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Why Cornell?

 

Dee Ann Rexroat '82

 
Four years at Cornell has a monumental impact on a young person’s life.

Choosing a college is like driving a new road and not knowing where it will lead. Few decisions have such far-reaching consequences.

The college experience reshapes your values system, your way of thinking, your understanding of others. It results in friends for life and sometimes a spouse. It may lead to a profession and a life’s work. Indirectly, it influences the people you meet along the way.

Where you go to college has an importance so great you can be frozen by the very necessity of making the choice. For most of us, though, it comes down to a sense of fitting in, a recommendation from a teacher, or perhaps a generous financial aid package.

People in Cornell’s admissions office say today’s teen-agers and their parents are more sophisticated consumers than ever before. According to one higher education consultant, the top 10 characteristics for choosing a private college are quality of faculty, availability of specific majors, safety, quality of academic facilities, availability of scholarships, quality of residence life, cost after financial aid, friendliness, teaching emphasis, and academic reputation. Sound familiar?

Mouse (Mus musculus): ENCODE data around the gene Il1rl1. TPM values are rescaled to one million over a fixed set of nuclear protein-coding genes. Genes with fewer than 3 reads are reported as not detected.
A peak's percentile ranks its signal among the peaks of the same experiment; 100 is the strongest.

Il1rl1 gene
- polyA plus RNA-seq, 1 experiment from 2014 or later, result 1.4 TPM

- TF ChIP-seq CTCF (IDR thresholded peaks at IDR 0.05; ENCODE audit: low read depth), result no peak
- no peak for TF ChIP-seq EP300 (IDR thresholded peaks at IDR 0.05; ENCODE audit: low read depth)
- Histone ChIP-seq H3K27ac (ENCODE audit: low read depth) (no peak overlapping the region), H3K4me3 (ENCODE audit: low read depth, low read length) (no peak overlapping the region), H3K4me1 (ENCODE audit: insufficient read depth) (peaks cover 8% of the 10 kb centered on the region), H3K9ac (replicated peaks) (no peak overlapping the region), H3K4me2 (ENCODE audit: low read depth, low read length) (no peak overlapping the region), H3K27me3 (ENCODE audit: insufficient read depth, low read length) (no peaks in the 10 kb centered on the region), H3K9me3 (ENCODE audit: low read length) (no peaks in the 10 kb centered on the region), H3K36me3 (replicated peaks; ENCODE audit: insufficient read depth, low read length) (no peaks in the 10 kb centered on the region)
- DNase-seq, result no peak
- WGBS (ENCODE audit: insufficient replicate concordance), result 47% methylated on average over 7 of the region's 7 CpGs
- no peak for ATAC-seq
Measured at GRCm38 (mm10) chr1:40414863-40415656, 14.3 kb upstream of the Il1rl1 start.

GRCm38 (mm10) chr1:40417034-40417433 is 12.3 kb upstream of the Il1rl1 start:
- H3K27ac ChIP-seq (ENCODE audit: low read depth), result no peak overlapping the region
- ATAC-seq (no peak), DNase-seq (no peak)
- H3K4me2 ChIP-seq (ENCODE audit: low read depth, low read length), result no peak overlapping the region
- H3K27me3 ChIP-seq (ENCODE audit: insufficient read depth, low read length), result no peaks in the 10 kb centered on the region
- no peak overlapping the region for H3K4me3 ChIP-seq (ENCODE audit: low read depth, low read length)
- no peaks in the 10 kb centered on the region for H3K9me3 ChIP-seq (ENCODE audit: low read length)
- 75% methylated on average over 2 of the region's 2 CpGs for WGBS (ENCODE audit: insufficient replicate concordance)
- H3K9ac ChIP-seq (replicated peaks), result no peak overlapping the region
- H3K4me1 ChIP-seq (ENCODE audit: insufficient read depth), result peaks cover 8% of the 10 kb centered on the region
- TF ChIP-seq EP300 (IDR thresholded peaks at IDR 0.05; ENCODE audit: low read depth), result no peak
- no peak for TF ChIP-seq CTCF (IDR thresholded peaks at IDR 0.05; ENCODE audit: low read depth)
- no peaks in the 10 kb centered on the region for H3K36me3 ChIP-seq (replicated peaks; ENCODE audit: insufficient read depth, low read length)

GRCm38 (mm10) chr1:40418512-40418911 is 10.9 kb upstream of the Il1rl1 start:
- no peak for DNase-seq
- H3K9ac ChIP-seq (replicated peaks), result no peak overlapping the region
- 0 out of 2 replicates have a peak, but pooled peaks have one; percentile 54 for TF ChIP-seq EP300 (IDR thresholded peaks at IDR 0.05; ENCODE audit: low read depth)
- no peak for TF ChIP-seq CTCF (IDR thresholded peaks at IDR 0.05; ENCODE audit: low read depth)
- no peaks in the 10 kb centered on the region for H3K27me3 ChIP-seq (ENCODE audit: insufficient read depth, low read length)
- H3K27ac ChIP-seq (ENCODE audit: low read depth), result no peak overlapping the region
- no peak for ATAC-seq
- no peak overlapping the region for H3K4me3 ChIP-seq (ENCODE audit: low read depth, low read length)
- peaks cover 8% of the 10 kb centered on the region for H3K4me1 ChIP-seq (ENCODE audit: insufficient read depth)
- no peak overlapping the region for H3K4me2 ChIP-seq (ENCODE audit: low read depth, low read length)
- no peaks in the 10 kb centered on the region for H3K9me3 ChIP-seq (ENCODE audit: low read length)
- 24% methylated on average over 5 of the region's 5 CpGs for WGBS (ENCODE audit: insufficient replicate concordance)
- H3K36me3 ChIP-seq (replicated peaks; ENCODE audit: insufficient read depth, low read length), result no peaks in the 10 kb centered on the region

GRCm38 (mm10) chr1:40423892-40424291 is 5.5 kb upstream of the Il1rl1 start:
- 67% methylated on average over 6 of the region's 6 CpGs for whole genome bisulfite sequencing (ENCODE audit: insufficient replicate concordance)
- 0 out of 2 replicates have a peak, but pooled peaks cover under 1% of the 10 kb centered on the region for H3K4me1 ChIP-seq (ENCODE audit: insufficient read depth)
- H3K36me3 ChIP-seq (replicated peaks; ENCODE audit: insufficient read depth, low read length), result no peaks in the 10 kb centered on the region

“People like to say it’s faculty and all those things, but when it really comes down to it, it’s financing and a gut-level feeling,” says Kathryn Falb Gutz ’57, a 17-year veteran of the Cornell admissions office. “People fall in love with a place and then it’s financing.”

My own story begins at a party with my mom in Mount Vernon. When some adults there learned that I was a pianist and wanted to study music in college, they insisted on taking me to the home of piano professor Julian Bern. He received me politely, listened to my impromptu audition, and encouraged me to try out for a scholarship. Until that night, Cornell was barely on my radar screen. The impact? Today I am married to a former Cornell professor, work at the college, and live in Mount Vernon. I’m also a different person because of Cornell. A better person, I think.

The Cornell alumnus who has had the greatest impact on Cornell chose us on little more than a whim. One day in study hall at Thornton Township High School in Harvey, Ill., a young man asked his classmate—someone he didn’t know well—where he was going to college. “A school out in Iowa called Cornell,” the classmate said. Though he hadn’t heard of it, the young man thought if Cornell was good enough for his classmate, it was good enough for him. He never looked at another college.

The classmate was Campbell McConnell ’50, who became an economics professor, author of the most widely read economics textbook in the world, and a significant donor to Cornell. The young man was Richard Small ’50, who founded Cheker Oil, became chairman of Tri-Star Aerospace, led Cornell’s board of trustees, and is the most generous philanthropist Cornell has ever known.

 
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